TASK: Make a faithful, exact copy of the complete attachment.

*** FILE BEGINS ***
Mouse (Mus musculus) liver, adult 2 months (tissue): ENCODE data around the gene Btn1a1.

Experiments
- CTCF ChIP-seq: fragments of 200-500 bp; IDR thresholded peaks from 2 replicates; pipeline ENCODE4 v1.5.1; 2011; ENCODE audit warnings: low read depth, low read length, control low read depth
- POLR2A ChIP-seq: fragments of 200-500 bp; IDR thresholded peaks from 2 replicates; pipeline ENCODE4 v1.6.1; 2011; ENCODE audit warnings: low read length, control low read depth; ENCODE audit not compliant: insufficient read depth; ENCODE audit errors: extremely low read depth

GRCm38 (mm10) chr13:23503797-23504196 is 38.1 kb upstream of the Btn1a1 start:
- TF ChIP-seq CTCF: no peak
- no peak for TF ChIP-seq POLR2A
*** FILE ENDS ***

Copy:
Mouse (Mus musculus) liver, adult 2 months (tissue): ENCODE data around the gene Btn1a1.

Experiments
- CTCF ChIP-seq: fragments of 200-500 bp; IDR thresholded peaks from 2 replicates; pipeline ENCODE4 v1.5.1; 2011; ENCODE audit warnings: low read depth, low read length, control low read depth
- POLR2A ChIP-seq: fragments of 200-500 bp; IDR thresholded peaks from 2 replicates; pipeline ENCODE4 v1.6.1; 2011; ENCODE audit warnings: low read length, control low read depth; ENCODE audit not compliant: insufficient read depth; ENCODE audit errors: extremely low read depth

GRCm38 (mm10) chr13:23503797-23504196 is 38.1 kb upstream of the Btn1a1 start:
- TF ChIP-seq CTCF: no peak
- no peak for TF ChIP-seq POLR2A